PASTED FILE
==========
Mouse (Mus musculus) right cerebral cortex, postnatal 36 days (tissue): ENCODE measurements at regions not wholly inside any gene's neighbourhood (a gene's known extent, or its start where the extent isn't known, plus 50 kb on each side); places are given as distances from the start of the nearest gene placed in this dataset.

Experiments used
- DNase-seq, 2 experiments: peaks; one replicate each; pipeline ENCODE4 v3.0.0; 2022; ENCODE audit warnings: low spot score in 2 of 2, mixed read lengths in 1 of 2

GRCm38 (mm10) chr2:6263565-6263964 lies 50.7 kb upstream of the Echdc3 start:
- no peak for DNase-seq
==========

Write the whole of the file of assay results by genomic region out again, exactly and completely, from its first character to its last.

Mouse (Mus musculus) right cerebral cortex, postnatal 36 days (tissue): ENCODE measurements at regions not wholly inside any gene's neighbourhood (a gene's known extent, or its start where the extent isn't known, plus 50 kb on each side); places are given as distances from the start of the nearest gene placed in this dataset.

Experiments used
- DNase-seq, 2 experiments: peaks; one replicate each; pipeline ENCODE4 v3.0.0; 2022; ENCODE audit warnings: low spot score in 2 of 2, mixed read lengths in 1 of 2

GRCm38 (mm10) chr2:6263565-6263964 lies 50.7 kb upstream of the Echdc3 start:
- no peak for DNase-seq